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November 21st, 2015:

Patterns of combustible tobacco use in U.S. young adults and potential response to graphic cigarette health warning labels


In the evolving landscape of tobacco use, it remains unclear how tobacco control efforts should be designed and promoted for maximum impact. The current study links the identification of latent classes of young adult combustible tobacco users with anticipated responses to graphic health warning labels (HWLs). Data were collected in January 2012 using an online address-based panel as part of the Legacy Young Adult Cohort Study, and analyses were conducted in 2013. Latent class analyses identified five groups of tobacco users in a national sample of 4,236 young adults aged 18-34years: (1) little cigar/cigarillo/bidi (LCC) and hookah users (4%); (2) nonusers, open to smoking (3%); (3) daily smokers who self-identify as “smokers” (11%); (4) nondaily, light smokers who self-identify as “social or occasional smokers” (9%); and (5) nonusers closed to smoking (73%). Of the nonusers closed to smoking, 23% may be better characterized as at risk for tobacco initiation. Results indicate differences in the potential effectiveness of HWLs across classes. Compared to the daily “smokers,” LCC and hookah users (RRR=2.35) and nonusers closed to smoking (RRR=2.33) were more than twice as likely to report that new graphic HWLs would make them think about not smoking. This study supports the potential of graphic HWLs to prevent young nonusers from using tobacco products. It suggests that the extension of prominent HWLs to other tobacco products, including LCCs and hookah tobacco, may also serve a prevention function.

Exposure to e-cigarette ads may boost usage among young adults

Exposure to e-cigarette advertisements may enhance curiosity and usage among young adults, according to a study published this week in the journal Nicotine & Tobacco Research.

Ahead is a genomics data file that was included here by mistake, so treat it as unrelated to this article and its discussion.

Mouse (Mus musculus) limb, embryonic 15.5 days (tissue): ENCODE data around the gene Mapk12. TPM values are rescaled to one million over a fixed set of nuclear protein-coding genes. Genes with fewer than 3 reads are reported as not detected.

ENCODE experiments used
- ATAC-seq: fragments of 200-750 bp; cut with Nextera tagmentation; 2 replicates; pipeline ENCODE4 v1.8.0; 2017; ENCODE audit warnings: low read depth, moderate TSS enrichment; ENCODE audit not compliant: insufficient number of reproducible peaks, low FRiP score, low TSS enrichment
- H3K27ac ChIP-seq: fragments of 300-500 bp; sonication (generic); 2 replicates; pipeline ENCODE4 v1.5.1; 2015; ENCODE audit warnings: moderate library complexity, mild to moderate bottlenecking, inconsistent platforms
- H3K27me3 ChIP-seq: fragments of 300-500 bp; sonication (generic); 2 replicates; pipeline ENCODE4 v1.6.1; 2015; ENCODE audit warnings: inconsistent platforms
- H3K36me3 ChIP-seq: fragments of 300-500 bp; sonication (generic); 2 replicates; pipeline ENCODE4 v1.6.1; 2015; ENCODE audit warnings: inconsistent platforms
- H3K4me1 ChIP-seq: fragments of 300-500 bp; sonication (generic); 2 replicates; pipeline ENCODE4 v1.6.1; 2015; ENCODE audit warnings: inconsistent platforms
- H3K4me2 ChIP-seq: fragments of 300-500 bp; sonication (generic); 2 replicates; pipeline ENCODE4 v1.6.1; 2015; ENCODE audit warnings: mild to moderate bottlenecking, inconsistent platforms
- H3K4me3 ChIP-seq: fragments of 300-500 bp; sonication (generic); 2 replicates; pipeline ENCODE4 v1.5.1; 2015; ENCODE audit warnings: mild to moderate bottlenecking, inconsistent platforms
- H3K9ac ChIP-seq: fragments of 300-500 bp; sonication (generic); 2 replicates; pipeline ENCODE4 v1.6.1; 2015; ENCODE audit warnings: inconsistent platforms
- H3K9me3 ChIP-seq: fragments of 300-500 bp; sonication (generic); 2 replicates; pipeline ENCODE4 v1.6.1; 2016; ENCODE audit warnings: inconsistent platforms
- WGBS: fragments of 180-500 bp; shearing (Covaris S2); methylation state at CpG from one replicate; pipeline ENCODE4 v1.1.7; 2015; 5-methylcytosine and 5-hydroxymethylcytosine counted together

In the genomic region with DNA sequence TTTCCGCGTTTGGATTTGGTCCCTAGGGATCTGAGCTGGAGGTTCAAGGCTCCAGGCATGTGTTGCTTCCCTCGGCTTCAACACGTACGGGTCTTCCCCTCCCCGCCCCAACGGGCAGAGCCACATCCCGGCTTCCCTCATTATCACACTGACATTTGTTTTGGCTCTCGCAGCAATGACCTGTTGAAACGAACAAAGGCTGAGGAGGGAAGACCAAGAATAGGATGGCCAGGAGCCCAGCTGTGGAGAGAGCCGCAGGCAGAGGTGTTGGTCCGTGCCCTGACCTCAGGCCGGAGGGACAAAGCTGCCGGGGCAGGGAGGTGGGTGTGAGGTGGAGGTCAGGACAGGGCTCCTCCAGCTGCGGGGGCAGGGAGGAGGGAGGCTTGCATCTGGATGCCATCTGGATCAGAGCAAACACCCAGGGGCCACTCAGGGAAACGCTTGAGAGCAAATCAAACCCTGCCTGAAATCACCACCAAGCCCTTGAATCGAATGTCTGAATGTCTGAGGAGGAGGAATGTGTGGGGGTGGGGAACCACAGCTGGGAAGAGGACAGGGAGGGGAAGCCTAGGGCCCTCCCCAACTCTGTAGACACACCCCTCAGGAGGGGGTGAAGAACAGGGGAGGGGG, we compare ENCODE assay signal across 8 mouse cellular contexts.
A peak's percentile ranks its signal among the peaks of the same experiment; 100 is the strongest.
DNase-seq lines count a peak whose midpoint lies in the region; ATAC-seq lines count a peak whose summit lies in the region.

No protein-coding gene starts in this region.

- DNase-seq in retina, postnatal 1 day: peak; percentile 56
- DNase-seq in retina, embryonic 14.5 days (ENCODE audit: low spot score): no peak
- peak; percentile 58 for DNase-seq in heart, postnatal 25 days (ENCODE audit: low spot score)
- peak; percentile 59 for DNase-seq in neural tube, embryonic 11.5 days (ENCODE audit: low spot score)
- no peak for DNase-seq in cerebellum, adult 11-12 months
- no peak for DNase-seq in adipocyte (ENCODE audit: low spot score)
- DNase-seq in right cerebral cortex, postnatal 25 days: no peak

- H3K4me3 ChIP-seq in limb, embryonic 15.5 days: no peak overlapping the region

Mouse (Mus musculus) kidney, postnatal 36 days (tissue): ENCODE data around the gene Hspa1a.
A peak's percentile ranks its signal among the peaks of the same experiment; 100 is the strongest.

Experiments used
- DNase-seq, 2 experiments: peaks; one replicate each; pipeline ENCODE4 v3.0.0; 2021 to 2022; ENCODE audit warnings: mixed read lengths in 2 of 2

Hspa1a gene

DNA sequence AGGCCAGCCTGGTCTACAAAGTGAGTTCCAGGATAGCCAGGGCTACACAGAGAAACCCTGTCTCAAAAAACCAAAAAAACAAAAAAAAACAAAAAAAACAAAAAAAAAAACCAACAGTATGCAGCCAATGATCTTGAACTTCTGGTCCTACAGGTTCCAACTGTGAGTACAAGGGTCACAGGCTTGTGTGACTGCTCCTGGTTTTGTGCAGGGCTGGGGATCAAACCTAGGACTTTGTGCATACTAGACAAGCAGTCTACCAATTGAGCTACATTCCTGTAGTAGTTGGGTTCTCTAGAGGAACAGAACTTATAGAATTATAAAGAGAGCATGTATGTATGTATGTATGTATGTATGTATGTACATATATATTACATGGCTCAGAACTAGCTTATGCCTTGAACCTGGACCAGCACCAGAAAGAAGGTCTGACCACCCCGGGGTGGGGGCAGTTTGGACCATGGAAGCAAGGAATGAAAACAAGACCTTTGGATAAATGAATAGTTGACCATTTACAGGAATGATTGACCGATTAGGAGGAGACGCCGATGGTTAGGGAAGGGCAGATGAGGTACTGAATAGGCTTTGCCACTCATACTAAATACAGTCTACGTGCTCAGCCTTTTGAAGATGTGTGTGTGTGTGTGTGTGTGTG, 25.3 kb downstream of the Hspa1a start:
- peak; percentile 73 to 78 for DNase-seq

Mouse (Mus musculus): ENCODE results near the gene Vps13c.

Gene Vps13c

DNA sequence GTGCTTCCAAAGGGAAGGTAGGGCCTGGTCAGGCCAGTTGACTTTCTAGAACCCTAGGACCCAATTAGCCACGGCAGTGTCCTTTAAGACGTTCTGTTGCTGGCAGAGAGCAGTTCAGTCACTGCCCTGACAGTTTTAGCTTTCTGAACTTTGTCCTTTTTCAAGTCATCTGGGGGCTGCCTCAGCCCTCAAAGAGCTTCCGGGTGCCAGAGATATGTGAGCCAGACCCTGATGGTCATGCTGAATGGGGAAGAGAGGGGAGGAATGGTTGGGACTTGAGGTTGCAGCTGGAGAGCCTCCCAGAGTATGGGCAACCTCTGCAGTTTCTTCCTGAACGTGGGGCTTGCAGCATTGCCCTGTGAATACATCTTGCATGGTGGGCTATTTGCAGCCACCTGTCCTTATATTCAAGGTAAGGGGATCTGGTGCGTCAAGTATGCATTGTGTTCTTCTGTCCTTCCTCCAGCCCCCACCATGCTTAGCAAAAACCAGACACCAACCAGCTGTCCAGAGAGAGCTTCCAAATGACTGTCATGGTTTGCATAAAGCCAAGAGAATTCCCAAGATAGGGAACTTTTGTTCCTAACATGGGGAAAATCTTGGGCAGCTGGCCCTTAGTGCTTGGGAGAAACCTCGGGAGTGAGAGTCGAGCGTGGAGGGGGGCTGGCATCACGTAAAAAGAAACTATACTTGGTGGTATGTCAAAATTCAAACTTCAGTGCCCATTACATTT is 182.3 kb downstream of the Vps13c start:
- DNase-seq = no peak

Researchers at the Schroeder Institute for Tobacco Research and Policy Studies at Truth Initiative assessed more than 4,200 young adults (ages 18-34) and the impact of random assignment to exposure to e-cigarette advertisements on perceptions, intentions, and subsequent use. Approximately 6% of young adults who had never before tried an e-cigarette had done so at six month follow-up; ad exposure was associated with a greater likelihood of e-cigarette trial at follow-up (3.6% exposed vs. 1.2% unexposed) in never users of cigarettes and e-cigarettes. Ad exposure was also associated with greater curiosity to try an e-cigarette (18.3% vs. 11.3%) in the full sample.

Promotional expenditures for e-cigarettes across all media channels have rapidly increased since 2010. Since e-cigarettes are not subject to the same regulations as cigarette and smokeless tobacco products, e-cigarette manufacturers have been able to advertise their products via television, radio, and sponsorship of sporting and entertainment events. This increased and far-reaching advertising has occurred concurrently with increased availability of e-cigarettes in venues ranging from tobacco shops to pharmacies.

“Our study is the first randomized controlled study to show that forced exposure to e-cigarette advertising has an impact on longer-term e-cigarette trial in a small number of never users,” said Andrea Villanti, lead author of the study. “These findings highlight the potential impact of unrestricted e-cigarette advertising to enhance curiosity and trial of e-cigarettes in young adults.”